Despite my frequent admonition to myself to steer clear of the “news” every morning, I find myself indulging that bad habit almost every day. Today, as I began scanning the headlines, I felt my blood pressure rise, my jaws tighten, and my gut churn. That depressing daily routine hit me especially hard this morning. Instead of accepting the emotional punches as usual, though, I closed the tabs for CNN, AP, NPR, and the rest. I opened Google and typed in “I just want some good news.” Among the numerous hits: positive.news. For a while, at least, the hideousness of life on planet Earth morphed into something hopeful, positive, energizing…an anecdote to the poison most media outlets feed me—with my willing consent—almost every day. In a report entitled “This city turns sewage into drinking water in 24 hours. The concept is catching on,” I learned about the remarkable experience of Windhoek, the capital of Namibia. Since the late 1960s, the city has employed direct potable reuse (DPR), a process by which completely safe drinking water is produced directly from sewage. Another article describes the “Closed for Maintenance” program of the Faroe Islands, when the islands are closed to “normal” tourism, allowing only those willing to be involved in “repairing paths, building cairns, making signs, gates and ladders and creating easier and safer ways to navigate between towns and villages.” The program is so popular that only 3 percent of those who apply to participate are accepted. Other places around the globe have begun to implement similar programs, using tourism itself to help rebuild and maintain tourist attractions. In another report, dated September 7, I learned that “2,000 captive southern white rhinos are to be released into the wild after conservationists snapped up the world’s largest private rhino farm.” These represent just a tiny sample of the interesting, uplifting, positive news stories I found this morning—but only after intentionally seeking them out. Obviously, they do not negate the ugly and depressing news that dominates the media most of us consume regularly, but they gave me a little respite from that emotionally damaging informational landscape. For a while, at least.
I spent something like a combined four hours yesterday and the day before, watching and listening to an AARP safe driving program aimed at doddering geezers…or, to put a more positive spin on it, older drivers. My participation in the online program came about because, when I received the receipt for my monthly auto insurance premium, I noticed it has increased rather significantly, thanks at least in part to the expiration of the discount I earned from participating in a similar online program a few years ago. Though most—maybe all—of the program was identical to the one in which I participated before, it included some tidbits that were either new or that I had forgotten. No doubt about it, the four hours was generally boring in the extreme and delivered at a pace designed for people very slow on the uptake of information. Despite that, though, it offered several bits of information and advice that I think will have a positive impact on the way I drive and/or react to situations when I am behind the wheel. Though I wish it had been delivered in a quarter of the time and I could have done without the sometimes patronizing tone of delivery, I think it was worth the $20.21 I spent on it. I will save far more than that on my insurance premiums…I think.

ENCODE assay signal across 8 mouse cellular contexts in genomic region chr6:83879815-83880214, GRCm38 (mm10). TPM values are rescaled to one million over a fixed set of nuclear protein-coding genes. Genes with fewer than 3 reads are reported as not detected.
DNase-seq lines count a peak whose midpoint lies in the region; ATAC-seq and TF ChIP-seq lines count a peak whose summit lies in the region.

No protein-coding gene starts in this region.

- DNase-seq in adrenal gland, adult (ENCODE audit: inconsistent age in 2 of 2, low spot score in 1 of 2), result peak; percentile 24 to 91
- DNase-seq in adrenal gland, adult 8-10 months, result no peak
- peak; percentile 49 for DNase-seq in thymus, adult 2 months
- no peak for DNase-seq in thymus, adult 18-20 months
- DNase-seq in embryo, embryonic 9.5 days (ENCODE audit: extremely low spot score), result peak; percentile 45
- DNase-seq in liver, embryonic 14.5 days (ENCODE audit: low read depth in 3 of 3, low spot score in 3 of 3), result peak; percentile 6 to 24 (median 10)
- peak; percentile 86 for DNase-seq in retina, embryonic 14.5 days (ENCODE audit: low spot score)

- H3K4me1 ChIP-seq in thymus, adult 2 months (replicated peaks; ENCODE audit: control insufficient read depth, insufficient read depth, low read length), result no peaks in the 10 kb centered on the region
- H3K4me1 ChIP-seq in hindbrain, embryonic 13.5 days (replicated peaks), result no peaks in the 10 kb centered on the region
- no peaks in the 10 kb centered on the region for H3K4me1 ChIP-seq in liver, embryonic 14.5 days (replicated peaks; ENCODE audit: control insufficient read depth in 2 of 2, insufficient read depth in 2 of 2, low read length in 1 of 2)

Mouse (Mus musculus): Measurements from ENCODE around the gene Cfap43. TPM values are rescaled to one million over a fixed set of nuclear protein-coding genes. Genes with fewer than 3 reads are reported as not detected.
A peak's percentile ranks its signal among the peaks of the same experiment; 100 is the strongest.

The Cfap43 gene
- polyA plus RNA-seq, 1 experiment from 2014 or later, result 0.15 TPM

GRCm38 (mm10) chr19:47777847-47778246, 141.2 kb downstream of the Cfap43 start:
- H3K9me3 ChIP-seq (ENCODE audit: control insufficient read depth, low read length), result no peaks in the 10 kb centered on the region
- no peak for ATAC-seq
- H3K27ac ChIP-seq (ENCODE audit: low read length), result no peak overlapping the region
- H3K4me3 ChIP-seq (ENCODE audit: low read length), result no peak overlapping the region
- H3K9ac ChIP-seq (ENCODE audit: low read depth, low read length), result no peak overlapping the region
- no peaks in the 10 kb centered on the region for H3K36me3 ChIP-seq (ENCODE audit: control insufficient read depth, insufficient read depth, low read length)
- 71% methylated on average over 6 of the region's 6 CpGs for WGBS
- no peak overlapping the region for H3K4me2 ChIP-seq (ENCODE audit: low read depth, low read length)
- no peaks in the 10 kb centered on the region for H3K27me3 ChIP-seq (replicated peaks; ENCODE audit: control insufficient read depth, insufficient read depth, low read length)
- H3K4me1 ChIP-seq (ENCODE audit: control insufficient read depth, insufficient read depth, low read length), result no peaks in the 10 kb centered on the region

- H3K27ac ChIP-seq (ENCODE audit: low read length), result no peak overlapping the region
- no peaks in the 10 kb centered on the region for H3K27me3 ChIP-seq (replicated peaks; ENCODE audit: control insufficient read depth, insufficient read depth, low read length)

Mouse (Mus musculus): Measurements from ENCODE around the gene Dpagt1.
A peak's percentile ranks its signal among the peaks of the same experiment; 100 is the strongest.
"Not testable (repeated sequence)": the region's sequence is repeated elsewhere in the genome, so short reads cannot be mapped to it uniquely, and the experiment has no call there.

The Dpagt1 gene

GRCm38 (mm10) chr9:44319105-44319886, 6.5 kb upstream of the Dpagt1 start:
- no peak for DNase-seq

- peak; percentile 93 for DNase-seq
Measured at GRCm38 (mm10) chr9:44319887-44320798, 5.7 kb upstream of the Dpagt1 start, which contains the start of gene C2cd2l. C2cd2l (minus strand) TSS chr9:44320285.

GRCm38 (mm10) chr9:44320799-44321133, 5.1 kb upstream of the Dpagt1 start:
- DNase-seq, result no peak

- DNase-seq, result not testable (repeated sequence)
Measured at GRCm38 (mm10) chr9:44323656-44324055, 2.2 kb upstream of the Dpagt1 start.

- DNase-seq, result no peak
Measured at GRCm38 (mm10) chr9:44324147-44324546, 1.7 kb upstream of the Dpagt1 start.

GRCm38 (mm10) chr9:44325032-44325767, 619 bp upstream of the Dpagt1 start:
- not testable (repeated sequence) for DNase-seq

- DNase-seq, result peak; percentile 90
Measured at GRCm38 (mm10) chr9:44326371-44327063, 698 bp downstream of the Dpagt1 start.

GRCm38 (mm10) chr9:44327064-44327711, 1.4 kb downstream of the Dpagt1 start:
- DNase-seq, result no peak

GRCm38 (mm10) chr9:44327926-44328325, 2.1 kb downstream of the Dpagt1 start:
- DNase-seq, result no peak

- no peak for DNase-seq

I recently overheard someone talk about participating in online guided meditation. My interest in meditation, right now this morning, revolves around my desire to loosen the extreme tightness and pain in my neck and shoulders. A firm but gentle massage might accomplish the same thing. Maybe a heating pad would do the trick. Or a hot shower, water beating down on me for several minutes. Or morphine. Last night, we watched Hacksaw Ridge; morphine provided instant relief to severely injured soldiers whose bodies had been badly mangled by bullets or grenades or bayonets. The film was gritty and bloody in the extreme, but quite well done. It was based on the true story of Desmond Doss, a conscientious objector who saved something like 75 soldiers’ lives on the battlefield through his remarkable bravery and unwavering dedication as a medic.
Okay. I am ready to return to the real world. Perhaps.